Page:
In a care home Community Health services will try to fail, if they can get away with it. Audiologists will refuse to make hearing tests, or fix hearing aids.. because of the perennial elderly problem of ear wax. They will not clear the wax (why not?) and will not deal adequately with the District Nurse, whose job it is said to be. nor will she deal with them. So the old person can remain deaf forever, as far as they are concerned. Certainly, I have observed this to go on for months of wrangling, whilst the elderly person sits in a silent world.

    Podiatrists seem to be non-existent. Why? Aren't they paid well? Yet their work is absolutely vital to the current crop of elderly, who suffered lack of decent footwear, from early on in their lives, and are now paying the price. Feet are a health matter.

    Mention the word therapy, to the dementia specialist, and he smiles wanly, and leaves. Yet the elderly benefit greatly from careful therapies, which keep them included in life, and increase their cheerfulness levels, keeping them from depression, boosting their health, and keeping them from more rapid slide into dementia.. Why are the old thought unsuitable for therapies? Is it that they do not complain enough?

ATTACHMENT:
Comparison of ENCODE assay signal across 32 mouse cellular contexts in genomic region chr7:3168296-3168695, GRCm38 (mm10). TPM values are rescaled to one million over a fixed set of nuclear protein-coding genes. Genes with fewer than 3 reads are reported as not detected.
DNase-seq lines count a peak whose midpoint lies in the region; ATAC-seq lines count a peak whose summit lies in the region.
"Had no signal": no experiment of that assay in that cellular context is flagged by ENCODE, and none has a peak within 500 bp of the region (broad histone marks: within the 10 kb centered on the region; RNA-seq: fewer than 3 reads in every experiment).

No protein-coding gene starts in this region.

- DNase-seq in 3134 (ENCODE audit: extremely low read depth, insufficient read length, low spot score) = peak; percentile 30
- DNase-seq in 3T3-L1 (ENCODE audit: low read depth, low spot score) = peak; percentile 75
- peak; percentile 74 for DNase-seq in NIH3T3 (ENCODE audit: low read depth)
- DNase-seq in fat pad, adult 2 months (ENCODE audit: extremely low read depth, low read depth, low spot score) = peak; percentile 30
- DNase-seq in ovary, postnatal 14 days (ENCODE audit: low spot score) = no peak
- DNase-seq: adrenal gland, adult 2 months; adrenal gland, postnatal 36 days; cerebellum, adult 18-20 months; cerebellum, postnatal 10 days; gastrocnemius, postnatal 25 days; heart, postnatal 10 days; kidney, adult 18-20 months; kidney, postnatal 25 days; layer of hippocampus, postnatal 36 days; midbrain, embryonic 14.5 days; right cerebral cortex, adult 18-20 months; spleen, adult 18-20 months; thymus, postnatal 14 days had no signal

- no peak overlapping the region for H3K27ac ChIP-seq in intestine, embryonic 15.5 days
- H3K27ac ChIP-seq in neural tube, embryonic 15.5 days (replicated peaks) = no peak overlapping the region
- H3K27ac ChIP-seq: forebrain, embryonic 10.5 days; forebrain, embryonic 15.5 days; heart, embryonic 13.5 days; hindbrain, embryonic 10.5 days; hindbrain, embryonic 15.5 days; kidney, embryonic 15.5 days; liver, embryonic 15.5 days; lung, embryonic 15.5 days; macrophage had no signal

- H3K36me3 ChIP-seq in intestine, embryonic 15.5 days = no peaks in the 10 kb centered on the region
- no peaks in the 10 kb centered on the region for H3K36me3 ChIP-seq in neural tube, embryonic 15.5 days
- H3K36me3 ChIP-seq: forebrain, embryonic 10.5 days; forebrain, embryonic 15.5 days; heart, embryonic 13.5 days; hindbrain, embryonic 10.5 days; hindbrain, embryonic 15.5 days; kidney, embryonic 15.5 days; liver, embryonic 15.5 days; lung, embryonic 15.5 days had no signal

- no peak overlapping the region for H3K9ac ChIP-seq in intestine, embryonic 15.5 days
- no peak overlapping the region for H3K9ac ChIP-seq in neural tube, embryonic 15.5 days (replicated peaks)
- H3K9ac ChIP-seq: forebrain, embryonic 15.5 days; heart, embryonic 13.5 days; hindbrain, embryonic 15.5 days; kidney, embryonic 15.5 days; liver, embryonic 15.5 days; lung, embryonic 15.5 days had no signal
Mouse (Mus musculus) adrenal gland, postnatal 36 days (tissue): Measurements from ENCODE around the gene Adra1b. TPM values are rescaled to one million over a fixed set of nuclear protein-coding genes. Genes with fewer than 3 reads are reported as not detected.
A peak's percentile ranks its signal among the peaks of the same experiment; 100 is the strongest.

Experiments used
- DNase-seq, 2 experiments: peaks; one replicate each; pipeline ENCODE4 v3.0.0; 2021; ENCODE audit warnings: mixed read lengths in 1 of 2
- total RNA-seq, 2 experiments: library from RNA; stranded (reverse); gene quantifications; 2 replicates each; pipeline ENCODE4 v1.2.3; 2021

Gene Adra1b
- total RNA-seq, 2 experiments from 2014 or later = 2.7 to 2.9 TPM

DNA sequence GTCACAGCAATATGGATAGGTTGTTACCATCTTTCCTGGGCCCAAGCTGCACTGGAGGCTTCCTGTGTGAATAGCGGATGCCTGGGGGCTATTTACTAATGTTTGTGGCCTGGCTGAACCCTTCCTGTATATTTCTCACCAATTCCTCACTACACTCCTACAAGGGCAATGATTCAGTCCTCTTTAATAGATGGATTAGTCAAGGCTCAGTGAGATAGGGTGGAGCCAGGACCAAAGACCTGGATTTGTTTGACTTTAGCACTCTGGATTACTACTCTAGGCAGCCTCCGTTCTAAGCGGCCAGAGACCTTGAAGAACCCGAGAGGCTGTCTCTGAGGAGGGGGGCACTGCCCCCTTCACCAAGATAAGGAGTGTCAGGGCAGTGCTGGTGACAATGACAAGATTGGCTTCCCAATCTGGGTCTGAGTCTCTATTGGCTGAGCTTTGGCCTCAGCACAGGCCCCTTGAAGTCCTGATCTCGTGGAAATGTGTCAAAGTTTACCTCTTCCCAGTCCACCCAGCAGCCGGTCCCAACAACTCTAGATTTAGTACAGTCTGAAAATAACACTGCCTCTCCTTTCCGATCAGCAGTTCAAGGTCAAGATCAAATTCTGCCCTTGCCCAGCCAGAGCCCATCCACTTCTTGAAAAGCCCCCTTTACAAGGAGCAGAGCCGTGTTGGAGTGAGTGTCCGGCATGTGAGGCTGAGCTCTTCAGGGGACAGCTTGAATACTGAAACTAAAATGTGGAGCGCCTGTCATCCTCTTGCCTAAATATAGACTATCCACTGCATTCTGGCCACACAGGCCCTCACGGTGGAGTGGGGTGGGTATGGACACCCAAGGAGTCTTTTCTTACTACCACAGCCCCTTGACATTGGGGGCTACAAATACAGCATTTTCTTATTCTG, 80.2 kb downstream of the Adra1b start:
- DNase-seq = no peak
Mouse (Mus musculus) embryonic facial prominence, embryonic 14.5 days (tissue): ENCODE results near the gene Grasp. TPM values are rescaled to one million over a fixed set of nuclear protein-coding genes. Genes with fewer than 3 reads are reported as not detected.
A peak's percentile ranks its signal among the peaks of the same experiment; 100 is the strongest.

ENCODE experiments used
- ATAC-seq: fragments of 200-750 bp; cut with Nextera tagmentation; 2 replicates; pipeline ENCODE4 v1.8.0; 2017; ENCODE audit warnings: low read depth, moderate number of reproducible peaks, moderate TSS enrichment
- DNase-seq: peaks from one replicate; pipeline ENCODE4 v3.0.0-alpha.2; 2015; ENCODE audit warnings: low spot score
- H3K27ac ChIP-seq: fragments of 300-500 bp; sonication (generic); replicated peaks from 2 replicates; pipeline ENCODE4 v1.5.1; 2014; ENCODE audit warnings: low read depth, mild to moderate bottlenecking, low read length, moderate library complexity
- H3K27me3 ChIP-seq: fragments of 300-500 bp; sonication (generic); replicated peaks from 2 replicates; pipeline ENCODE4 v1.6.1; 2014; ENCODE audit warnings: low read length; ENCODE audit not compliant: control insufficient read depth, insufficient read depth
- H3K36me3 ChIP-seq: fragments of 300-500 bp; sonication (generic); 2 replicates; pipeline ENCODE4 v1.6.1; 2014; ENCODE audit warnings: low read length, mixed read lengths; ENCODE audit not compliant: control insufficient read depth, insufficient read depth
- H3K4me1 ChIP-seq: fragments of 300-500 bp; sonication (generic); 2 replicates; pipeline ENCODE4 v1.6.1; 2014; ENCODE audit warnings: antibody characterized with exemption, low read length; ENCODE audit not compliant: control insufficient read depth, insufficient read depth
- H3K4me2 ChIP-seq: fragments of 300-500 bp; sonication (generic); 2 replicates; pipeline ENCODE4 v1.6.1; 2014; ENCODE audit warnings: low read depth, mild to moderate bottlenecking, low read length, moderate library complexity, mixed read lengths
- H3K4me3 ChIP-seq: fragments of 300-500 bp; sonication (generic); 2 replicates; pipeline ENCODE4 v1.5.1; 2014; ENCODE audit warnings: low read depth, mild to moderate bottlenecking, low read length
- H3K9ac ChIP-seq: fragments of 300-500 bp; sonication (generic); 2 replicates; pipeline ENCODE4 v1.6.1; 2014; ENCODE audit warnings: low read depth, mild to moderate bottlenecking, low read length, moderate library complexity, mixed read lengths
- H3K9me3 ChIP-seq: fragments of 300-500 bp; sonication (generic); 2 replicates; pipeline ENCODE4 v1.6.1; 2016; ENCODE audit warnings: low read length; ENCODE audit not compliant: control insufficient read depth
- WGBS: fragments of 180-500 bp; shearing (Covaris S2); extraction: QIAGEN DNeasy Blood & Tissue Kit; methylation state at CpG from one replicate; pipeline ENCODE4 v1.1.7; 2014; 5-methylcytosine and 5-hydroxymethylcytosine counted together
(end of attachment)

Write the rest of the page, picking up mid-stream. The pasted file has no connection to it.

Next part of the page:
People living in care homes are a trapped, silent, uncomplaining group, whose needs are being trashed by the very NHS which was set up to ensure that such needs are met.

    The elderly, suffering from dementia find that all appointments are made to suit the GP or the Consultant, and the 'system'. Whereas it is the patient's needs which should be paramount.

    Hello system!! Those with dementia also have other health problems. Wake up and deal with them!

    We need full assessments of those with dementias, so that their lives can be enhanced, giving them the hope that they are alive, whilst they yet live.

    And where such elderly patients still live at home, the health and wellbeing of their family carers must also be taken fully into account. At the moment we can register our 'caring status' with the GP, hospital, social care.. and the end result is..? .. that it is an interesting statistic. Ask for or expect help.. and you might as well just throw confetti into the air.

    If this is the best we can expect, then it really is time for a great number of sackings, of those who are wasting our public resources rather than using them to best effect.

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  • This needs to be explicit within CCG commissonig plans and allocated to a lead clinician who is accountable be that a GP/practice nurse/district nurse/community matron or who ever to coordinate. How can this have gone on for so long without being clear were the bck stops for these most vulnerable in society?Out of sight out of mind but they appear regularly at hospitals and have done for years. Nurses who work in homes have to be part of the wider team and not isolated.